Legacy Emanuel nurse shows power of not giving up
A mother of four children by age 18, a victim of domestic violence, and a drug addict with stints of prostitution and other crimes, Melonie Powell was in the county jail when she heard a powerful voice speak to her.
“I heard a voice, a voice that wanted better for me,” Powell says. “Was it God’s voice? I don’t know. I do know this: I truly believe my life was saved so I could help save others.”
Soon, she took a series of steps that resulted in a remarkable turnaround –– she is now a veteran trauma recovery nurse at Legacy Emanuel Medical Center, a motivational speaker and community volunteer.
She is presenting the “Must Never Give Up” motivational healing and resource fair from 1 to 4 p.m., Saturday, Sept. 30, 2017, at the Mount Hood Community College Community Theater, 26000 S.E. Stark St., Gresham. This event is free. Powell has arranged for more than 20 community organizations to participate, offering valuable information about the resources they provide.
‘Never give up’
Powell’s motto is “must never give up.” Her story surely gives power to those words. Raised in poverty by a single mom in Minnesota, with a father who never claimed her, Powell began to make bad choices early and often; she was in deep trouble by the time she was a teen.
Escaping her abusive partner, she came to Oregon. The move did little to help her trajectory: She fell back into addiction, had her children taken away and was living on the streets of Portland and eating from garbage cans.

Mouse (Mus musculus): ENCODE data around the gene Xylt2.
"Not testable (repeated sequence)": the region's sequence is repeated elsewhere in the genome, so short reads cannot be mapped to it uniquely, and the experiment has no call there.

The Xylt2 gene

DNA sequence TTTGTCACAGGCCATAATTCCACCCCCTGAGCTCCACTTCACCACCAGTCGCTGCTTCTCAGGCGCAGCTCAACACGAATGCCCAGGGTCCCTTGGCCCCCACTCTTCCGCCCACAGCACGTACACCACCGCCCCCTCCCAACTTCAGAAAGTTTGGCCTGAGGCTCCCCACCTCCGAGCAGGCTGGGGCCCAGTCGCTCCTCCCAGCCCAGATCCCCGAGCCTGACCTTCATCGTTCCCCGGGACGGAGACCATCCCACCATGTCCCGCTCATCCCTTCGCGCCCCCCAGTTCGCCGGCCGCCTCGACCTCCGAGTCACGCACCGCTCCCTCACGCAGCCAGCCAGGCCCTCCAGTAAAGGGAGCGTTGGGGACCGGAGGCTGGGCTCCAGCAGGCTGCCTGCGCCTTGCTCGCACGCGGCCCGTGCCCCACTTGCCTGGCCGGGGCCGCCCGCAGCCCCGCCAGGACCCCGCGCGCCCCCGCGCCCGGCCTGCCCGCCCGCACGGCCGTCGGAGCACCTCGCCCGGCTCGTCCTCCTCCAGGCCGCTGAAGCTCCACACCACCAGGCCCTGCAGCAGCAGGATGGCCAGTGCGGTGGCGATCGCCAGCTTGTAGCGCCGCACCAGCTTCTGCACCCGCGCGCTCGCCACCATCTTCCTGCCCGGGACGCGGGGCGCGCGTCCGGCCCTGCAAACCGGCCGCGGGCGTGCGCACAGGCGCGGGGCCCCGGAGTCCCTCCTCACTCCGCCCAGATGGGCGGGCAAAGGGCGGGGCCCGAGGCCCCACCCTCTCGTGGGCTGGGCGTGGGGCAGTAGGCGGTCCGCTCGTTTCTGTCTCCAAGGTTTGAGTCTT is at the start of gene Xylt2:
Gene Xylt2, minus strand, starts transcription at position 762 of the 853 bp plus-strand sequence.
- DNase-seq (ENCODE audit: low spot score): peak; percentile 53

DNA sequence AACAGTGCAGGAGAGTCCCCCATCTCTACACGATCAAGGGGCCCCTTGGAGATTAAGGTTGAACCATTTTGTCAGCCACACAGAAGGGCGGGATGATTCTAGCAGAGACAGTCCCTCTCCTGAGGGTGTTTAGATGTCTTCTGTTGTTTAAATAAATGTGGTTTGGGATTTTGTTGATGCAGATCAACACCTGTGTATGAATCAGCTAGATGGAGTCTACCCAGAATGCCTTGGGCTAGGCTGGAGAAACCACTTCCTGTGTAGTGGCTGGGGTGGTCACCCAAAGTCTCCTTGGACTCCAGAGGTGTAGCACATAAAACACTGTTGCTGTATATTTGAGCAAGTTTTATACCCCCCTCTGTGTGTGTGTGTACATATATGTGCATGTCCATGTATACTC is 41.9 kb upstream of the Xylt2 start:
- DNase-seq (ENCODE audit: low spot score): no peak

‘Feel all of the pain’
In and out of jail, Powell says she finally landed behind bars in her late 20s long enough to slow down and “feel all of the pain that I had been running from.” This is when she heard a voice urging her to do better. She then wrote a series of letters to a judge, who allowed to go into the treatment program Project Network. (She now volunteers and works there, helping every woman in the program find a primary care provider and understand the importance of preventative care.)
From there, Powell became a certified nursing assistant before appealing to the state nursing board to be allowed to go to nursing school. She earned her nursing degree and was hired by Legacy Emanuel 10 years ago in the Trauma Recovery and Acute Care Unit (TRACU).
Many of her patients have landed in the TRACU because of hard lives, bad choices and addiction. “These people will often listen to me because of what I went through,” Powell, now 45. “That’s one of the reasons why I say I was saved so that I could save others.”
‘An amount of trust’
In the TRACU, Powell works with trauma surgeon Dean Gubler, M.D., whose face on a billboard she recalls seeing while she was living on the streets.
Powell tells the story of Dr. Gubler because it shows how things can change. And because it illustrates the difference that those in health care can make. “We are in a fortunate position,” she says. “We have an amount of trust that is just naturally given to us. We can care for the people of our community before they are in the hospital. But we must first believe that we can make a difference."
To learn more the "Must Never Give Up" motivational healing fair, email firstname.lastname@example.org.
Media inquiries: Brian Terrett or 503-415-5775